Film Finance CorporationAustralia (FFC) chief executive Brian Rosen has confirmed that the funding bodyhas backed off from a proposal to ask for more money from its feature filminvestment partners.
As it always does at thistime of year, the FFC has been conducting open meetings with Australian filmmakersand liaising with key industry bodies over several proposed changes to itsfunding guidelines, including this one.
"The industry at large feelswe should stay the way we are," said Rosen, adding that producers felt thecurrent requirements were already difficult enough to work around.
Those requirements, whichonly apply to producers that choose to go through the "marketplace door", includea 45% cap on FFC investment in any one Australian film and a 30% cap in thecase of international co-productions. The proposed but now-discarded caps were35% and 25% respectively.
The FFC has also proposedsetting aside $7.3m (A$10m) for co-investing in one or two films per year thatit believes will be good enough to release wide and satisfy mainstreamaudiences.
Rosen calls thesemulti-generational" films and says romantic comedies may be a suitable genre todevelop under this proposal. These films will have bigger-than-usual budgetsand the FFC would consider exceeding its usual $3.7m (A$5m) cap, in all casesalongside banks, private or industry investors.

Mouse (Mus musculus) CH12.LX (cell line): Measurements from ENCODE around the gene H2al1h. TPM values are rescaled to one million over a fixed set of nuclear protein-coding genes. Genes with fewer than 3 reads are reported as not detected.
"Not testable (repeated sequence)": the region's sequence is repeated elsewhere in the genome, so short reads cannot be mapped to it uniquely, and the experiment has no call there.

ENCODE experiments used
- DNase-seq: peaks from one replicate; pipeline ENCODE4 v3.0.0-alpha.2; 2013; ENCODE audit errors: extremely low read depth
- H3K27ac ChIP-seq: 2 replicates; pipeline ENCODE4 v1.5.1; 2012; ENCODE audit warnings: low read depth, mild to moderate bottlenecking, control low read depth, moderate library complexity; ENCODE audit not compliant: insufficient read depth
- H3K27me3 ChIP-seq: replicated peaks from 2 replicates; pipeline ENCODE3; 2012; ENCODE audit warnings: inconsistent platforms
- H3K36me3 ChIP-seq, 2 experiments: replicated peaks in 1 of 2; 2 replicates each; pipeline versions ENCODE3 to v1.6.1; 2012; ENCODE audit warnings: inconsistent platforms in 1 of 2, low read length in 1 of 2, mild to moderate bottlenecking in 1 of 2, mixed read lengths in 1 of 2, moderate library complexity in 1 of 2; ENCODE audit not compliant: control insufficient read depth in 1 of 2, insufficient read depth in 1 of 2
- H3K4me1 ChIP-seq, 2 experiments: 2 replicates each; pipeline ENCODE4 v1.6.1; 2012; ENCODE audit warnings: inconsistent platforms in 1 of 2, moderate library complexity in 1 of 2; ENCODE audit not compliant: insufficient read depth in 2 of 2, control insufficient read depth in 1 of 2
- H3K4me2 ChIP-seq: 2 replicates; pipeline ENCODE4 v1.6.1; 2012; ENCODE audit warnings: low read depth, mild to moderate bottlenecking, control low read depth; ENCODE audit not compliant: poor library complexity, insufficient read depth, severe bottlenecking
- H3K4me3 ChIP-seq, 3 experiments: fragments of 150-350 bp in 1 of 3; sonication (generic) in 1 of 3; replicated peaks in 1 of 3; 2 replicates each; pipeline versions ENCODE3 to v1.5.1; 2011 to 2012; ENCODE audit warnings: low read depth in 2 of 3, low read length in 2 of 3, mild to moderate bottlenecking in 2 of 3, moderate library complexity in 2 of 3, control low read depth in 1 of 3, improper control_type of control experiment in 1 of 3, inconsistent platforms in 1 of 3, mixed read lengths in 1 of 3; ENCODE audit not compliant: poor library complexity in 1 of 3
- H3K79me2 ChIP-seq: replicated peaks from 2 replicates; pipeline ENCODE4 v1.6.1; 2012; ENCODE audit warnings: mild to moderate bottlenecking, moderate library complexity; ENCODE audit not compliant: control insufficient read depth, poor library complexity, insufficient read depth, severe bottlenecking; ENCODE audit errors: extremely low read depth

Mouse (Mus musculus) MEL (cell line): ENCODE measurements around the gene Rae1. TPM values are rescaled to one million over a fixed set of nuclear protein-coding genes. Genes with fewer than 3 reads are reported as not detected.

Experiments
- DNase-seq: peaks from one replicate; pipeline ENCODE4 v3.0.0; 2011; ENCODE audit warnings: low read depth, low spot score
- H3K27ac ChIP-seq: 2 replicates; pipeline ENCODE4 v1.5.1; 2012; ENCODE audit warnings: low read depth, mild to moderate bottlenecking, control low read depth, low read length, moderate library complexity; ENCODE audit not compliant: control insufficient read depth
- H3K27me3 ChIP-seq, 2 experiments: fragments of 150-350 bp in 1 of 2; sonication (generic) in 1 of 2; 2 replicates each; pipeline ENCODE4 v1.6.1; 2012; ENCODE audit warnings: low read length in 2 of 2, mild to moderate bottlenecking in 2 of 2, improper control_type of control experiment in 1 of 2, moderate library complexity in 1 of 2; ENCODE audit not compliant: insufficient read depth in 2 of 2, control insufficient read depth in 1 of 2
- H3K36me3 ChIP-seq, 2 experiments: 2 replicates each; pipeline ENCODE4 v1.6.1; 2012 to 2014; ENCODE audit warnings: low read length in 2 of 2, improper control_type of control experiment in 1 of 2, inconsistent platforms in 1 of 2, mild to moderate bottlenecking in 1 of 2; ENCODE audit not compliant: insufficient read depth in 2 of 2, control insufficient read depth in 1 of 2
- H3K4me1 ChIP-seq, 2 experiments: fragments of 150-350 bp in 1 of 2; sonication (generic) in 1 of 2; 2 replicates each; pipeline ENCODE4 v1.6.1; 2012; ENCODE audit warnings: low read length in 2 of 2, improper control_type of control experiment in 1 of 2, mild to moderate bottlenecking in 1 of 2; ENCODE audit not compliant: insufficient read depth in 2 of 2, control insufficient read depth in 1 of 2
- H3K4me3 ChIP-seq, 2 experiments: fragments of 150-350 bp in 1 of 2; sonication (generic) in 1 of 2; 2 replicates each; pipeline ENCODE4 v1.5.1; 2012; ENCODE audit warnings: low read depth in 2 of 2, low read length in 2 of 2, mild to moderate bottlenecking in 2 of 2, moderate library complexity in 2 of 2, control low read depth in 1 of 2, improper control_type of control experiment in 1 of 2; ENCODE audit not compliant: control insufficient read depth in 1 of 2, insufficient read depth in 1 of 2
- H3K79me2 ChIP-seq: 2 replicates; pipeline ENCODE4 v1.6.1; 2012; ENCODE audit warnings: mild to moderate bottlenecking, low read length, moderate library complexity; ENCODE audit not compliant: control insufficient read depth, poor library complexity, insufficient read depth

These films will comethrough the more subjective "evaluation door", but if no films are suitable the$7.3m will be used for other films before year end.
The FFC has alreadyallocated, to 16 films, the $29.4m (A$40m) it has for feature production forthe 12 months up to June 30. Six films have gone through the marketplace doorand 10 through evaluation.
A further plan, to have theFFC board consider applications and allocate investment every three monthsinstead of each month, is certain to be implemented. The pressure on funds is very high and theaim is to better spread the money throughout the year.